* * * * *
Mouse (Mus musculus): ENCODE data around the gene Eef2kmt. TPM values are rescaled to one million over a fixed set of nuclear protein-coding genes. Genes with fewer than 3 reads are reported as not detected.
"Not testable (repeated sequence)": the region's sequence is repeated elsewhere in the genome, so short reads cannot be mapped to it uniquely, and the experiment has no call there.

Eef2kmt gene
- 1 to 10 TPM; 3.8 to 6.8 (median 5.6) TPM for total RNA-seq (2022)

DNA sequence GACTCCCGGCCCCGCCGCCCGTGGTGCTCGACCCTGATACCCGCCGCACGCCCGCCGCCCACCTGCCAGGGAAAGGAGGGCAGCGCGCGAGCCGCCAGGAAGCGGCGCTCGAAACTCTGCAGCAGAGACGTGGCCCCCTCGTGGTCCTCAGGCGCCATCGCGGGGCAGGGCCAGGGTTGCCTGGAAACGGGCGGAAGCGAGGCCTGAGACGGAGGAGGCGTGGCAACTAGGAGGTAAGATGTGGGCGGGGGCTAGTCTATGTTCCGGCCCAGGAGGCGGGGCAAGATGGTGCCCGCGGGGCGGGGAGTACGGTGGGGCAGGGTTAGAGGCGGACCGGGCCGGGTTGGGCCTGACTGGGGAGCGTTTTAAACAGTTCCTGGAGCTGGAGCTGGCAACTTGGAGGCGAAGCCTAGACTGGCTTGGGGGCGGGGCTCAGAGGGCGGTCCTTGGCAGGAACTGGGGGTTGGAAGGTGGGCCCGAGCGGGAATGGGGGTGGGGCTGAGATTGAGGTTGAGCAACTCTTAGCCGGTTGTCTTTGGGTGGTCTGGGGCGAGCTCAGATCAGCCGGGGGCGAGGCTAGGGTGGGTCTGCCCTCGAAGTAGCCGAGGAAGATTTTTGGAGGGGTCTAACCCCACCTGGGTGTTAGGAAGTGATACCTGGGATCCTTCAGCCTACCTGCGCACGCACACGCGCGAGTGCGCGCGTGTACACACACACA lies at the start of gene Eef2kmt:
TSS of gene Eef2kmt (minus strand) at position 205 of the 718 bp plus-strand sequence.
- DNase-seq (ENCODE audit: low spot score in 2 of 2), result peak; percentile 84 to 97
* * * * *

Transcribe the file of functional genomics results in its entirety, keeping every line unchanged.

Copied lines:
Mouse (Mus musculus): ENCODE data around the gene Eef2kmt. TPM values are rescaled to one million over a fixed set of nuclear protein-coding genes. Genes with fewer than 3 reads are reported as not detected.
"Not testable (repeated sequence)": the region's sequence is repeated elsewhere in the genome, so short reads cannot be mapped to it uniquely, and the experiment has no call there.

Eef2kmt gene
- 1 to 10 TPM; 3.8 to 6.8 (median 5.6) TPM for total RNA-seq (2022)

DNA sequence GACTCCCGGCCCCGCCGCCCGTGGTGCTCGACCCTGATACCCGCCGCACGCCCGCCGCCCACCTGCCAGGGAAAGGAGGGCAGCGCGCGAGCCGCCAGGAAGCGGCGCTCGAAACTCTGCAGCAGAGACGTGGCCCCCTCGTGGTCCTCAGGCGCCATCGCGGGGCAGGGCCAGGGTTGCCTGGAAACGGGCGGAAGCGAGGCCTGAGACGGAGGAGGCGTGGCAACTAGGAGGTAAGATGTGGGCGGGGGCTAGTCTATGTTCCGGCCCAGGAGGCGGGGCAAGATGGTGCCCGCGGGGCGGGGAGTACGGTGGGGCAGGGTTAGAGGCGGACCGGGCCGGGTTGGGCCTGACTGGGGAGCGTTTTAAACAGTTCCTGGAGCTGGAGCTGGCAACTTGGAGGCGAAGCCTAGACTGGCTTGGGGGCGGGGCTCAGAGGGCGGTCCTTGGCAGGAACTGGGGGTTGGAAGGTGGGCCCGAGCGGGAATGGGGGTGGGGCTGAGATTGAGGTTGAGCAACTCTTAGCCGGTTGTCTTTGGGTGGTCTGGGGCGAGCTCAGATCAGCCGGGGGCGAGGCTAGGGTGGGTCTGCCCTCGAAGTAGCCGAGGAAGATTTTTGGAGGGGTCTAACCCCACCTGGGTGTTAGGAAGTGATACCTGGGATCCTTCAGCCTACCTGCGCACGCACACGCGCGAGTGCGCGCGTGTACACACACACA lies at the start of gene Eef2kmt:
TSS of gene Eef2kmt (minus strand) at position 205 of the 718 bp plus-strand sequence.
- DNase-seq (ENCODE audit: low spot score in 2 of 2), result peak; percentile 84 to 97